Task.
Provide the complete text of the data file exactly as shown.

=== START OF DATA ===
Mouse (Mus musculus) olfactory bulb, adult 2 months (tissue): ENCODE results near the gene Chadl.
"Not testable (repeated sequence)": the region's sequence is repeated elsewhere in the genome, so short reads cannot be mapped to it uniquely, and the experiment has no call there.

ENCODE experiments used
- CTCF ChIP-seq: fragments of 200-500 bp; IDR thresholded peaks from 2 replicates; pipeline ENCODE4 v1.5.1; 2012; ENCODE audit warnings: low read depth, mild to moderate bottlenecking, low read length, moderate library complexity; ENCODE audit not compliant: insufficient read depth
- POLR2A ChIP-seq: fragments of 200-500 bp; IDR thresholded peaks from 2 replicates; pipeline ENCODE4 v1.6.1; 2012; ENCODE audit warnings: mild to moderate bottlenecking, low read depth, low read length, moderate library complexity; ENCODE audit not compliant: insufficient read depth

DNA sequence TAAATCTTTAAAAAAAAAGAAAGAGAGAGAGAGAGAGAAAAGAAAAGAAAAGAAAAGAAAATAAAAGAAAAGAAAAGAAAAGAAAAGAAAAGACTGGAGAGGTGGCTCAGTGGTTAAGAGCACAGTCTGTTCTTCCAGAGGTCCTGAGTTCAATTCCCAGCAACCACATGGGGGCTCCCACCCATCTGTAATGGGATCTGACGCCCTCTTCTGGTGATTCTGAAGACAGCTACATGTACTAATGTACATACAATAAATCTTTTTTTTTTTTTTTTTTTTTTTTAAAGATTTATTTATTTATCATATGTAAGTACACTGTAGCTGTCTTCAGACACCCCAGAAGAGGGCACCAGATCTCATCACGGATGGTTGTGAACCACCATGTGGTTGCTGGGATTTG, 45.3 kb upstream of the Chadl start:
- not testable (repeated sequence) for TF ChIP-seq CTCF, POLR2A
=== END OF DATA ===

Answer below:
Mouse (Mus musculus) olfactory bulb, adult 2 months (tissue): ENCODE results near the gene Chadl.
"Not testable (repeated sequence)": the region's sequence is repeated elsewhere in the genome, so short reads cannot be mapped to it uniquely, and the experiment has no call there.

ENCODE experiments used
- CTCF ChIP-seq: fragments of 200-500 bp; IDR thresholded peaks from 2 replicates; pipeline ENCODE4 v1.5.1; 2012; ENCODE audit warnings: low read depth, mild to moderate bottlenecking, low read length, moderate library complexity; ENCODE audit not compliant: insufficient read depth
- POLR2A ChIP-seq: fragments of 200-500 bp; IDR thresholded peaks from 2 replicates; pipeline ENCODE4 v1.6.1; 2012; ENCODE audit warnings: mild to moderate bottlenecking, low read depth, low read length, moderate library complexity; ENCODE audit not compliant: insufficient read depth

DNA sequence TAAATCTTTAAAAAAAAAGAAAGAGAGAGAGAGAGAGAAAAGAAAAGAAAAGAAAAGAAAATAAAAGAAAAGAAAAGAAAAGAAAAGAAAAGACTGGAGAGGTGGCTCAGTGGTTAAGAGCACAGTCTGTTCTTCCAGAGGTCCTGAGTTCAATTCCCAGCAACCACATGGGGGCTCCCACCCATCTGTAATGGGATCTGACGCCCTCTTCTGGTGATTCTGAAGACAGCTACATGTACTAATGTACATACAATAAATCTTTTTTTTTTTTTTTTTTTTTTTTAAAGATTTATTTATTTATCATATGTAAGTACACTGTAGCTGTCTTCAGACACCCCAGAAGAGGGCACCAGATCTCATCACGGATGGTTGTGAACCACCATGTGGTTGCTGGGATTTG, 45.3 kb upstream of the Chadl start:
- not testable (repeated sequence) for TF ChIP-seq CTCF, POLR2A